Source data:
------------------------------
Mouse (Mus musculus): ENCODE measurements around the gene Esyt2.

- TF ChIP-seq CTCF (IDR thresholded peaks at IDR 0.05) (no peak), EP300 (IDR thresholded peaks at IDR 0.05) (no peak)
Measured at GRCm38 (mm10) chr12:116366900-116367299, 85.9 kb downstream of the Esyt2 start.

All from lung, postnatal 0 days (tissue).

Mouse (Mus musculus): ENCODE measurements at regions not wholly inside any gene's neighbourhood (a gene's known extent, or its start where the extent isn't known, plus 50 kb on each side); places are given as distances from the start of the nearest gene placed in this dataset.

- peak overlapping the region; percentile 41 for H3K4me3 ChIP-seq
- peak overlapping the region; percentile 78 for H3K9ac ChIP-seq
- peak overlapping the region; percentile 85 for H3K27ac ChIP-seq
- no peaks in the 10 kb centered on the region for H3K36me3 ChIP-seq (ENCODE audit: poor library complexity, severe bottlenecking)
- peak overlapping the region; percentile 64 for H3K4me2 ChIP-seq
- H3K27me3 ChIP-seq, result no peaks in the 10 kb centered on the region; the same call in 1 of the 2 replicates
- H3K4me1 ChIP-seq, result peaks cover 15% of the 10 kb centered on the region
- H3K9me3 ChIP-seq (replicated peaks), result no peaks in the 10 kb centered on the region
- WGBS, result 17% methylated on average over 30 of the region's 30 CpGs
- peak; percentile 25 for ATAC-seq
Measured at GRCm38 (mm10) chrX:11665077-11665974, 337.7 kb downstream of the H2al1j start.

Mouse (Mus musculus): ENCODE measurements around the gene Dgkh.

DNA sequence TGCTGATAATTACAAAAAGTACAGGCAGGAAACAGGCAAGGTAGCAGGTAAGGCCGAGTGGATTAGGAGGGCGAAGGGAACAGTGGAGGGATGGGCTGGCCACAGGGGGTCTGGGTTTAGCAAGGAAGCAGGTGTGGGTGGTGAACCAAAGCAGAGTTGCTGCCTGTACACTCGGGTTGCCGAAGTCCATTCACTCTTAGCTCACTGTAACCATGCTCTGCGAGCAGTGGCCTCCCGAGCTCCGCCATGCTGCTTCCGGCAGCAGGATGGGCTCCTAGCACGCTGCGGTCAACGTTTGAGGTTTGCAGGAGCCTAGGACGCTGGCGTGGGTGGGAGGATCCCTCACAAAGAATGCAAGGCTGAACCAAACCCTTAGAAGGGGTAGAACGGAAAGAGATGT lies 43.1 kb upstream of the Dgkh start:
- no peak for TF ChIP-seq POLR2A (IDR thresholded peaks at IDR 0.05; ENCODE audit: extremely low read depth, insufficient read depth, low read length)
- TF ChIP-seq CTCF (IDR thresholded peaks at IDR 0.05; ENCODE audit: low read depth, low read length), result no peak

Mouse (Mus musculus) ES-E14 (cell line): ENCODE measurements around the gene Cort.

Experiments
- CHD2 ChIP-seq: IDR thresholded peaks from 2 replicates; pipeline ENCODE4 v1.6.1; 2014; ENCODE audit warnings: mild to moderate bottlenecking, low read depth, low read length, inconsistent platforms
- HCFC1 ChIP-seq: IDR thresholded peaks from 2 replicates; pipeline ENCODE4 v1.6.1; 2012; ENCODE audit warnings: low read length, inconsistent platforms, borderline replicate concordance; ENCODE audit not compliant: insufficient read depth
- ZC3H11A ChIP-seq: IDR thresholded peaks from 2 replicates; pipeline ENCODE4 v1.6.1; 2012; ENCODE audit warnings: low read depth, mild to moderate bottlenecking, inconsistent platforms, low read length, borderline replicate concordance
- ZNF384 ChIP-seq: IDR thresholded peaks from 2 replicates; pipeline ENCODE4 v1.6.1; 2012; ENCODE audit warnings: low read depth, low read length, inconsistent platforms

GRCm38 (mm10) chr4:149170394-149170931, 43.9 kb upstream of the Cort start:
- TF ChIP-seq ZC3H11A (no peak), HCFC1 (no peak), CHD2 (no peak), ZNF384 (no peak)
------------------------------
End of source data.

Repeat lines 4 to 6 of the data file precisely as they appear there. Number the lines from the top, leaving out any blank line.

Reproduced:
All from lung, postnatal 0 days (tissue).

Mouse (Mus musculus): ENCODE measurements at regions not wholly inside any gene's neighbourhood (a gene's known extent, or its start where the extent isn't known, plus 50 kb on each side); places are given as distances from the start of the nearest gene placed in this dataset.

- peak overlapping the region; percentile 41 for H3K4me3 ChIP-seq